POP Club organizers from other Upper Valley farmers markets are excited to adopt the program.

“It’s so important that kids learn where their food is coming from,” said Rachel Bigelow, of Foxville Farm in Bethel, who manages the Royalton Farmers Market. She added that the market has a slew of enticing activities planned throughout the summer, such as an art project that involves painting with vegetables, and storytime with the Royalton Memorial Library.

Edgewater Farmstand is an especially exciting venue, Warren said, because as far she knows, it’s the first farmstand to host a POP Club. And, after the first day of the program last Wednesday, Shannon Buskey, who works in the farmstand’s kitchen and will help run the POP Club at Edgewater, shared this excitement.

“Kids don’t really eat that well a lot of the time, especially when left to their own devices,” said Buskey. “We just want them to be more aware of what their options are. Loop them in while they’re young, right?”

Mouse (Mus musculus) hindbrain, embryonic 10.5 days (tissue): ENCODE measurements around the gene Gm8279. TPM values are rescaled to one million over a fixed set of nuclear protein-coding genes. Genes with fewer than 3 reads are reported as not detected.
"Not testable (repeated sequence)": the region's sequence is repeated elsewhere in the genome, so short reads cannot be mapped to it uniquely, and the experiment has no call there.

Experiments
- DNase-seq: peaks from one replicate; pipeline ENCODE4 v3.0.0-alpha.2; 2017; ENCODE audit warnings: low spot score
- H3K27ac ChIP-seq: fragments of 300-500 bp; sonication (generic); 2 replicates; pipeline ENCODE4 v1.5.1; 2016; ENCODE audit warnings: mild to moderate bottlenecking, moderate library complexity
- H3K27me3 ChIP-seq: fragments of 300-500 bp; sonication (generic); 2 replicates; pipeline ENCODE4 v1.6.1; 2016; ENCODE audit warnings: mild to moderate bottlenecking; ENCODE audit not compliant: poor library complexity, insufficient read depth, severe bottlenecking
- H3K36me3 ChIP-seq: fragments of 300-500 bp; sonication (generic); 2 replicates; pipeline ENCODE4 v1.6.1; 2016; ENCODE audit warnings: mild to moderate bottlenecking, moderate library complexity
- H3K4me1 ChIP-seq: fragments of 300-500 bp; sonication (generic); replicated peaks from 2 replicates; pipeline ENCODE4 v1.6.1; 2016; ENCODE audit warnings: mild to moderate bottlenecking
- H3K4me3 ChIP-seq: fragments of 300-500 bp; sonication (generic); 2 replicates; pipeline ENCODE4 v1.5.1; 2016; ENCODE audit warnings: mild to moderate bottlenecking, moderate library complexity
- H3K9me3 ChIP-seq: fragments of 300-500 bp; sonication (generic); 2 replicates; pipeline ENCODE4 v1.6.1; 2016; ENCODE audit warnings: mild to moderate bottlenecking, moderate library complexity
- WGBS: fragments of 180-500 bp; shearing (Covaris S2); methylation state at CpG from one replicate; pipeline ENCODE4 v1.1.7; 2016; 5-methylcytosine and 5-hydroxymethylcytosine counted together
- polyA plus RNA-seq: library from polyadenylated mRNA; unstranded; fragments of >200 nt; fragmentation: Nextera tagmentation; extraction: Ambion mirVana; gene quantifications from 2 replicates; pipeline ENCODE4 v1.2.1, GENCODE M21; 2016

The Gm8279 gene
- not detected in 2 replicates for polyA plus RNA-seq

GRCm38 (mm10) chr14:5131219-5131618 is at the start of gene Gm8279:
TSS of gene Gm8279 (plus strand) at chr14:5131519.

Buskey had put together an interactive “POP Quiz” for kids to participate in, with such questions as, “Find the biggest veggie at the market. What is it? How much does it weigh?”

Encouraging kids to explore the world of fresh fruits and veggies will nourish a long-term appreciation for locally sourced food, Stedman said.

“I think you make lifelong habits around food when you’re younger,” Stedman said. “Once you’re older, you’re pretty stuck in your ways about what you eat and what you’re willing to try. This opens up a culture of eating more fresh food and less junk.”

Warren said she has high hopes for the program, in part because of its educational value for kids.